So dark a cloud, says Hume, overcast the evening of that day which had shone out with a mighty lustre in the eyes of all Europe. There are few great personages in history who have been more exposed to the calumnies of enemies, and the adulation of friends, than queen Elizabeth, and yet there is scarcely any whose reputation has been more certainly determined by the unanimous consent of posterity. The unusual length of her administration, and the strong features of her character, were able to overcome all prejudices; and obliging her detractors to abate much of their invectives, and her admirers somewhat of their panegyrics, have at last, in spite of political factions, and, what is more, of religions animosities, produced an uniform judgment with regard to her conduct. Her vigour, her constancy, her magnanimity, her penetration, vigilance, and address, are allowed to merit the highest praises, and appear not to have been surpassed by any person that ever filK d a throne; a conduct less rigoro.us, less imperious, more sincere, more indulgent to her people, would have been requisite to have formed a perfect character. By the force of her mind, she controlled all her more active and stronger qualities, and prevented them from running into excess. Her heroism was exempt from temerity, her frugality from avarice, her friendship from partiality, her active temper from turbulency and a vain ambition she guarded not herself with equal care or equal success from lesser infirmities the rivalship of beauty, the | desire of admiration, the jealousy of love, and the sallies of anger.

Under the wise conduct of Elizabeth the Protestant religion was firmly established, factions restrained, government strengthened, the power of Spain nobly opposed, and withstood, oppressed neighbours supported, a navy created, commerce rendered flourishing, and the national glory aggrandized. No sovereign was ever more jealous of power and prerogative; yet she was truly ambitious of obtaining the general affections of her subjects. She made, during her long reign, frequent progresses, and paid many domestic visits, which were partly the result of policy, partly of economy. She wished to be thought a friend to literature, but never displayed the liberality of a patroness. Her manners and language were but little suited to the delicacy of the female character.

When we contemplate her as a woman, adds Hume, we are apt to be struck with the highest admiration of her great qualities and extensive capacity, but we are apt also to require some more softness of disposition, some greater lenity of temper, some of those amiable weaknesses by which her sex is distinguished. But the true method of estimating her merit, is to lay aside all these considerations, and consider her merely as a rational being, placed in authority, and entrusted with the government of mankind. We may find it difficult to reconcile our fancy to her as a wife or mistress, but her qualities as a sovereign, though with some considerable exceptions, are the object of undisputed applause and approbation.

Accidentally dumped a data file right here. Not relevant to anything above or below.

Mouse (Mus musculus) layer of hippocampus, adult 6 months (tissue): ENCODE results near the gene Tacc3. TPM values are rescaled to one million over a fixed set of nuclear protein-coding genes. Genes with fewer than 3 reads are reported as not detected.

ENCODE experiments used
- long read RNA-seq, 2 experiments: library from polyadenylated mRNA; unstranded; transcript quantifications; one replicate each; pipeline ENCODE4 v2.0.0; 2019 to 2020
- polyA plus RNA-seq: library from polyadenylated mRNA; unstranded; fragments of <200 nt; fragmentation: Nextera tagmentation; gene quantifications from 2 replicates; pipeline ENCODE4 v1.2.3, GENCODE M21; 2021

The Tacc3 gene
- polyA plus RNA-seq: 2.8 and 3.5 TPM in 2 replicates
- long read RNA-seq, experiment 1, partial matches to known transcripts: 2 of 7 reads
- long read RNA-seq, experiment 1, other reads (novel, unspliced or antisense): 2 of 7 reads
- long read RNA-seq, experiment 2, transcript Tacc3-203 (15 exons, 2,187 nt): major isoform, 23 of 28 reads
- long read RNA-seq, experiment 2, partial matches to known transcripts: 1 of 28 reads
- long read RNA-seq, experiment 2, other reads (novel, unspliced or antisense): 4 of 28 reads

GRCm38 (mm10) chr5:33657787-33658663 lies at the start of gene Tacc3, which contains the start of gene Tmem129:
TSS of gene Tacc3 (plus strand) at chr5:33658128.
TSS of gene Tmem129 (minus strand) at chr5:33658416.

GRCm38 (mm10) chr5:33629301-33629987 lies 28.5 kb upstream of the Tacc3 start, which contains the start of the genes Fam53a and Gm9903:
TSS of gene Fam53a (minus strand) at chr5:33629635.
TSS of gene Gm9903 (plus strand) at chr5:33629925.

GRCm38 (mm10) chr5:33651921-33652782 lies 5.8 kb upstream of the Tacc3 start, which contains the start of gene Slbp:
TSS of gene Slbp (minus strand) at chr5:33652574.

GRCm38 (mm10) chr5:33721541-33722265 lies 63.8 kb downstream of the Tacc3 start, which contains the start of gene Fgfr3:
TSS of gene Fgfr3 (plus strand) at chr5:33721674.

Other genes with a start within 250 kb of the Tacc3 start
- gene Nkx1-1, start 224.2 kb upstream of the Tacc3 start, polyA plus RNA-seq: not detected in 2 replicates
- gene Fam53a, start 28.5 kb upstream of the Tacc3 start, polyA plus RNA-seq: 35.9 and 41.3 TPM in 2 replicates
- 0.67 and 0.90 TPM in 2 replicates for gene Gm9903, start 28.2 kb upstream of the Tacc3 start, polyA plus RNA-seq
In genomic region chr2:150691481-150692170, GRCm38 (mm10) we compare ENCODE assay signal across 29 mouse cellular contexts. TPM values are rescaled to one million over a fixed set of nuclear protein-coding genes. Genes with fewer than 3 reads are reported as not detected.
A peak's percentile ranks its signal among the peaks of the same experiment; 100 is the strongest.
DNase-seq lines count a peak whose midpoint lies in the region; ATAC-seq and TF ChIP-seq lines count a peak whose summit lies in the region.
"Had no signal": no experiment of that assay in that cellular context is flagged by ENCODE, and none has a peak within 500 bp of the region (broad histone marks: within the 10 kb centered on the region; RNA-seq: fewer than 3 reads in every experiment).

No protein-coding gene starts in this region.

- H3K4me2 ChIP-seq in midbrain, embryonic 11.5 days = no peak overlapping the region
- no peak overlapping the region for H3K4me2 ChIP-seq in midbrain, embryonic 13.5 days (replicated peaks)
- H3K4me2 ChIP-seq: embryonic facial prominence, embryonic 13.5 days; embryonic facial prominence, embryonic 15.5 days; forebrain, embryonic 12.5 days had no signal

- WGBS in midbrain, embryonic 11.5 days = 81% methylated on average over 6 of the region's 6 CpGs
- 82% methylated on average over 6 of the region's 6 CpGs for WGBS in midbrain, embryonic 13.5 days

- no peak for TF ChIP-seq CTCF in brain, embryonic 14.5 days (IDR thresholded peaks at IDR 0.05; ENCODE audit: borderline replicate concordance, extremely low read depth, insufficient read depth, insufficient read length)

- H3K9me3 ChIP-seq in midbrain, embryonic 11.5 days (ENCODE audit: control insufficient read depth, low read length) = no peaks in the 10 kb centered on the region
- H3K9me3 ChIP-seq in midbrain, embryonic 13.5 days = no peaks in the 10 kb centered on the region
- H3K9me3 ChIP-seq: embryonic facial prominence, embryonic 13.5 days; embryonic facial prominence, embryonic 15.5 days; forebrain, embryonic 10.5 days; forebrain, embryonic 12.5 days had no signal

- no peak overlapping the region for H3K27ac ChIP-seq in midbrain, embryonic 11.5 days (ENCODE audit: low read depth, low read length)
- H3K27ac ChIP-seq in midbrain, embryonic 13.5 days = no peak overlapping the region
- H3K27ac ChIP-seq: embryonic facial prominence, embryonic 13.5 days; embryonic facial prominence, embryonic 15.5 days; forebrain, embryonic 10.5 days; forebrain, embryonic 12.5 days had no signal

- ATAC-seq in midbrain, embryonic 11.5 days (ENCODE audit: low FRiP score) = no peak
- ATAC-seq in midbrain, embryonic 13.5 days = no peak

Bolingbroke’s character of queen Elizabeth coincides in part with the preceding. In his “Idea of a Patriot King,” he says, “our Elizabeth was queen in a limited monarchy, and reigned over a people at all times more easily led than driven; and at that time capable of being attached to their prince and their country by a more generous principle than any of those which prevail in our days, by affection, There was a strong prerogative then in being, and the crown was in possession of greater legal power. Popularity was, however, then, as it is now, and as it must be always in mixed government, the sole true foundation of that sufficient authority and influence which other constitutions give the prince gratis, and independently of the people, but which a king of this nation must acquire. The wise queea saw it and she saw too, how much popularity | depends on those appearances that depend on the decorum, the decency, the grace, and the propriety of behaviour, of which we are speaking. A warm concern for the interest and honour of the nation, a tenderness for the people, and a confidence in their affections, were appearances that ran through her whole public conduct, and gave life and colour to it. She did great things: and she knew hovr to set them off according to their full value, by her manner of doing them. In her private behaviour she shewed great affability, she descended even to familiarity; but her familiarity was such, as could not be imputed to her weakness, and was therefore most justly ascribed to her goodnew. Though a woman, she hid all that was womunislt about her: and, if a few equivocal marks of coquetry appeared on some occasions, they passed like flashes of lightning, vanished as soon as they were discerned, and imprinted no blot on her character. She had private friendships, she had favourites; but she never suffered her friends to forget she was their queen; and when her favourites did, she made them feel that she was so.